A.  Critical characteristics of a crime report
      1. Factual
      2. Objective
      3. Accurate
      4. Clear
      5. Concise
      6. Complete and thorough
      7. Use of first person and active voice
   B. Organization and structure of report narratives
      1. Gather information during preliminary investigation
      2. Analyze facts and information
      3. Condense into a factual concise, yet thorough, document
   C. Defenses asserted by suspect
      1. Miranda issues
      2. Exclusionary Rule issues
      3. Probable Cause
      4. Civil Rights violations
      5. Credibility of victims/witnesses/officers
   D. General content
      1. Who
      2. What
      3. When
      4. Where
      5. Why
      6. How
   E. Types of reports
      1. Property crimes, including felony and misdemeanor
         a. Burglary
         b. Petty theft
         c. Vandalism
      2. Violent crimes, including felony and misdemeanor
         a. Homicide
         b. Assault with a deadly weapon
         c. Battery
      3. Sex crimes
         a. Sexual assault
         b. Unlawful sexual intercourse
         c. Child molestation
      4. Domestic violence crimes
         a. Domestic violence
         b. Domestic battery
         c. Violation of a Domestic Violence Restraining Order
      5. Driving Under the Influence (DUI)
         a. In progress
         b. DUI related accident/vehicular manslaughter
      6. Juvenile
         a. Offense report
         b. Missing person/runaway
   F. Style used by law enforcement agencies
      1. First person-active
      2. Avoid police jargon
      3. Chronological order
   G. Basic mechanics allowed
      1. Writing resources
      2. Tools
         a. Dictionaries
         b. Spelling checkers
         c. Internet
         d. Books
IV. Minimum standards for arrest report
    A. Elements of a crime
    B. Probable cause to arrest
    C. Lawful search
    D. Recovery of evidence
    E. Miranda if appropriate
V.  Minimum standards for investigative report
    A. Elements of a crime
    B. Statements of victim(s), witness(es)
    C. Crime scene details
    D. Recovery and collection of physical evidence  

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1.  8 written reports of 2-4 pages.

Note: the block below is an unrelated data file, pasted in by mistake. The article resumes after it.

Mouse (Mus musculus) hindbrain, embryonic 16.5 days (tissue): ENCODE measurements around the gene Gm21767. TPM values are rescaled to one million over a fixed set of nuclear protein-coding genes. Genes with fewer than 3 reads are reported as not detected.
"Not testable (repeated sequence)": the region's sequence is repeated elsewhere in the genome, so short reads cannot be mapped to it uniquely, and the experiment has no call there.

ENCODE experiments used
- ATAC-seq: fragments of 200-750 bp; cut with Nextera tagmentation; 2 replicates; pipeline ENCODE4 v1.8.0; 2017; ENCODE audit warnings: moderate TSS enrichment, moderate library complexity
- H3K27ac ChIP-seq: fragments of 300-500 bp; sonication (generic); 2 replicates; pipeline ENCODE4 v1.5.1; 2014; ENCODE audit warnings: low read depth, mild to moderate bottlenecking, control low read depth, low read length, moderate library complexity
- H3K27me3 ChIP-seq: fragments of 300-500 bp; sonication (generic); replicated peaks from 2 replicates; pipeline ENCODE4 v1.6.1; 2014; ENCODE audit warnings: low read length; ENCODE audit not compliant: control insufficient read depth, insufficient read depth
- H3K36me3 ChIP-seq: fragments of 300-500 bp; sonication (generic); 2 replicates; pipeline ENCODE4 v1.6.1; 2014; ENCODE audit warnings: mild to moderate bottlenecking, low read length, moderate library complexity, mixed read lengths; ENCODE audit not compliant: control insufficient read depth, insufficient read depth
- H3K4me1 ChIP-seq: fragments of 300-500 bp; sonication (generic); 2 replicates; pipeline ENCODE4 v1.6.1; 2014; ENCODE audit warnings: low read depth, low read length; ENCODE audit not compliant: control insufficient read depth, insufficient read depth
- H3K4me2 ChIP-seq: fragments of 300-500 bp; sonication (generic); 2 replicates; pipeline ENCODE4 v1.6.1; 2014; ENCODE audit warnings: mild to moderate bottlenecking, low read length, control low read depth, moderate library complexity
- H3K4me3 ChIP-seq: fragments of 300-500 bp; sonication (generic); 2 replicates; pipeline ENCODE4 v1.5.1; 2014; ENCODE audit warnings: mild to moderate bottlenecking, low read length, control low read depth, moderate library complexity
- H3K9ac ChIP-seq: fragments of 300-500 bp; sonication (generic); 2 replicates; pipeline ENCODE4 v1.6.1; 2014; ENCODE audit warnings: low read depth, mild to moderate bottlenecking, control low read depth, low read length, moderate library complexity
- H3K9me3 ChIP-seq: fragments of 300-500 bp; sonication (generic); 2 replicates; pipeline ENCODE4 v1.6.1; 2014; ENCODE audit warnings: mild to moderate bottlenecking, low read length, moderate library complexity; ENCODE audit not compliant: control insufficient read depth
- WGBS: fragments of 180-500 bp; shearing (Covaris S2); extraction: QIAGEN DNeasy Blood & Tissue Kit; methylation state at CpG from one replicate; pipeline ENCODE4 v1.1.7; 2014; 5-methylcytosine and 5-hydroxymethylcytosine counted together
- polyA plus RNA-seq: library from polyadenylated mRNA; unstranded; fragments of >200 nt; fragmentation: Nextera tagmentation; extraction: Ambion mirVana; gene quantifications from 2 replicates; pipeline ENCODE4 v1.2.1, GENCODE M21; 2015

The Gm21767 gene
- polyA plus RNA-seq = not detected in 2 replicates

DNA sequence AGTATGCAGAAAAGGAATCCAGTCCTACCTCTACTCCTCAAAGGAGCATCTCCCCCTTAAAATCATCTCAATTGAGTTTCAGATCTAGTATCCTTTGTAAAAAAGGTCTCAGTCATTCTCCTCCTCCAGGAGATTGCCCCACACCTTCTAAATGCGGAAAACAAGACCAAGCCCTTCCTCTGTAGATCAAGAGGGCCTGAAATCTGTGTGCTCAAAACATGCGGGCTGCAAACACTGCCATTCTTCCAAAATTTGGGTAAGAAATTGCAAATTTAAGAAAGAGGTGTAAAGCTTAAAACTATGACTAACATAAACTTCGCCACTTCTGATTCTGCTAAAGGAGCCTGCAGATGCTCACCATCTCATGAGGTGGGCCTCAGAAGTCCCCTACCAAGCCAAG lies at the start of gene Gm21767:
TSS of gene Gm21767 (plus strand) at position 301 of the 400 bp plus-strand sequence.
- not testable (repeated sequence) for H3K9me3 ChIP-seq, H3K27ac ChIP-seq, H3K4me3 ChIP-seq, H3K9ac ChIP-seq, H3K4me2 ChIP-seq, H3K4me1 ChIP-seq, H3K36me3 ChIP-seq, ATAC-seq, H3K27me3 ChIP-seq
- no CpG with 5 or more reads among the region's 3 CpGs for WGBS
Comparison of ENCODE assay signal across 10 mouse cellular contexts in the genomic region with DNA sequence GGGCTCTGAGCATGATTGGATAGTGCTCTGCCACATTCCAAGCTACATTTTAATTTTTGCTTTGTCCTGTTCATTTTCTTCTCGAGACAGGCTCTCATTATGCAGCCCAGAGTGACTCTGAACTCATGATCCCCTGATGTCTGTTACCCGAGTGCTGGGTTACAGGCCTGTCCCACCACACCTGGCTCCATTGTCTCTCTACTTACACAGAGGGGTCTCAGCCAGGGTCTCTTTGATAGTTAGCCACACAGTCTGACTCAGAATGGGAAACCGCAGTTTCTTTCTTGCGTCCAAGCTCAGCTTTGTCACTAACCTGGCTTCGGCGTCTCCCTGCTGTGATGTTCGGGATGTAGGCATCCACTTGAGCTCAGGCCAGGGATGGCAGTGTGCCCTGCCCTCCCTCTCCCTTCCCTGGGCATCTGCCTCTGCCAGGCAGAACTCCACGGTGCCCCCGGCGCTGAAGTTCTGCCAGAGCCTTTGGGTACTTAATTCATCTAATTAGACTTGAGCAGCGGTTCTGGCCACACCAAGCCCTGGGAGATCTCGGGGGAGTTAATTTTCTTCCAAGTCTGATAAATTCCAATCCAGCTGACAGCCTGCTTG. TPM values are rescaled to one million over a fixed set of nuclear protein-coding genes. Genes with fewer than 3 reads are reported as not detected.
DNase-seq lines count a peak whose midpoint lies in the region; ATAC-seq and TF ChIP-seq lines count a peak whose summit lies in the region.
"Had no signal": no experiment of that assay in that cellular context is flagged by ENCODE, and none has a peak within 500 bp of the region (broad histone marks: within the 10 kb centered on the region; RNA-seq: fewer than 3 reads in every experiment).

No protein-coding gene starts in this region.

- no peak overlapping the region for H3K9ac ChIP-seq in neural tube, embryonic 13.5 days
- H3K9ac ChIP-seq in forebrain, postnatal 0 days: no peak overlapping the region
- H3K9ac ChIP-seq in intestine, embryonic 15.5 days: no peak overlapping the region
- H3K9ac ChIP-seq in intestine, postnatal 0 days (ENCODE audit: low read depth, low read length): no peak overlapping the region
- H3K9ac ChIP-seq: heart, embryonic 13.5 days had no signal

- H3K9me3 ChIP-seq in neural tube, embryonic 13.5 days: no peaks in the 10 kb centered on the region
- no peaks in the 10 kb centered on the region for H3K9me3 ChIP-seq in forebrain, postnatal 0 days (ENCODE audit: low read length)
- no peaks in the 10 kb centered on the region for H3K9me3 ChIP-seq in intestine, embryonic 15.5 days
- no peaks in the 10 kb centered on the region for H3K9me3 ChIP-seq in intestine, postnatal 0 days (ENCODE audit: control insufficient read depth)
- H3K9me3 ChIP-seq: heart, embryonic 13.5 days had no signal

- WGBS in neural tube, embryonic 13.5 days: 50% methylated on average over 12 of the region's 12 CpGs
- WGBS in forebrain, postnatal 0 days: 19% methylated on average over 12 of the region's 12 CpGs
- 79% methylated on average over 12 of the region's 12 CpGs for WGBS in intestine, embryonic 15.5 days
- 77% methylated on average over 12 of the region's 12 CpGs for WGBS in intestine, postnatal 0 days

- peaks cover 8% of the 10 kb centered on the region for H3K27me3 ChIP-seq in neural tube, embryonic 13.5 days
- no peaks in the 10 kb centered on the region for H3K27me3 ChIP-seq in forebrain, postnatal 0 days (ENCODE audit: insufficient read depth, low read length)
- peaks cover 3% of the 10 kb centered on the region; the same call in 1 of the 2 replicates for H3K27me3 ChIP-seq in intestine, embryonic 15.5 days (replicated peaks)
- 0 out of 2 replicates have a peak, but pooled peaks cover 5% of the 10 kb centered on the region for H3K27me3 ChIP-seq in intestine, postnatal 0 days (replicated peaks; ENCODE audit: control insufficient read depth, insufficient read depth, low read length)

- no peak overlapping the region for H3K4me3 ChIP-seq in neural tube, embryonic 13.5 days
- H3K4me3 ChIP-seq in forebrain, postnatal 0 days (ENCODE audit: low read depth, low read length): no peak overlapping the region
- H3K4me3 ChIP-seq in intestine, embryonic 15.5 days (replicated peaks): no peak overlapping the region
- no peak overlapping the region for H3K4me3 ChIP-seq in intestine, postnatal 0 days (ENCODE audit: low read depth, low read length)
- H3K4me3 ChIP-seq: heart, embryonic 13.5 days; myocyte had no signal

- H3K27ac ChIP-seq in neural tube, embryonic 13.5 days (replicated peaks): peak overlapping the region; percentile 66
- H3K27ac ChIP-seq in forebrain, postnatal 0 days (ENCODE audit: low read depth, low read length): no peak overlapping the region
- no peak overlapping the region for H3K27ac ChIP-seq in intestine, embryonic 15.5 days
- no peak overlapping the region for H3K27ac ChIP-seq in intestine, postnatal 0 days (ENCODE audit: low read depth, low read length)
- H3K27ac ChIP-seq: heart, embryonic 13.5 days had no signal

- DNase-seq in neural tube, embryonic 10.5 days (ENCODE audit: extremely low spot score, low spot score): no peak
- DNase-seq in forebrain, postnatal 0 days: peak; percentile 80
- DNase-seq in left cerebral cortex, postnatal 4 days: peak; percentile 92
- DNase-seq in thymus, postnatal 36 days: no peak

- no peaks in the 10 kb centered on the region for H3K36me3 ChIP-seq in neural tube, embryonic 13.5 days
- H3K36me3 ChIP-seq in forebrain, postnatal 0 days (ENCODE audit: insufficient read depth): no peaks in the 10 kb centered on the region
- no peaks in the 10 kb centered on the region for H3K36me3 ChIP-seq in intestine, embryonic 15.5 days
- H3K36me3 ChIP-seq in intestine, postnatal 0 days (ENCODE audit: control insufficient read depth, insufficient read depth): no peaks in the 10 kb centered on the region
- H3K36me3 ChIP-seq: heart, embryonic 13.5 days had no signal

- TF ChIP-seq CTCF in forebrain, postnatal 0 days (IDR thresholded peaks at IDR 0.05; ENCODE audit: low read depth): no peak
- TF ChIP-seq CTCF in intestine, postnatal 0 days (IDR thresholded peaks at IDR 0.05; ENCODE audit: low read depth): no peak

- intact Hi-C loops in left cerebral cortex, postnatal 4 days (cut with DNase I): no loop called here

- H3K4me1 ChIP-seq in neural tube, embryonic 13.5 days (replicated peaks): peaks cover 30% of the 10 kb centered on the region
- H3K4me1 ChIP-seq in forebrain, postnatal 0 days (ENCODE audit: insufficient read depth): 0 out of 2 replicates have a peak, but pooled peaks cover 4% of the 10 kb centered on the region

2.  6-8 quizzes on lecture material
3.  Observe and take notes on 6-8 interview scenarios and prepare
written reports.
4.  Students complete 6-8 written reports based on observation of
criminal offense scenarios.
5.  Complete required instruction in Investigative Report Writing as
required by Training specifications for the Basic Law Enforcement
Course as mandated by the Calif. Commission on Peace Officer
Standards and Training.  

Methods of Evaluation/Basis of Grade.
Writing: Assessment tools that demonstrate writing skill and/or require students to select, organize and explain ideas in writing.Writing
30 - 60%
Written homework, Arrest and investigative reports
Problem solving: Assessment tools, other than exams, that demonstrate competence in computational or non-computational problem solving skills.Problem Solving
0 - 0%
Skill Demonstrations: All skill-based and physical demonstrations used for assessment purposes including skill performance exams.Skill Demonstrations
0 - 0%
Exams: All forms of formal testing, other than skill performance exams.Exams
20 - 50%
Multiple choice, Quizzes & scenario-based report writing.
Other: Includes any assessment tools that do not logically fit into the above categories.Other Category
10 - 25%
Class participation.

Representative Textbooks and Materials:
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Goodman, Debbie, REPORT IT IN WRITING, 2nd Edition, Prentice Hall, NJ,
POST Workbook, Investigative Report Writing, current edition.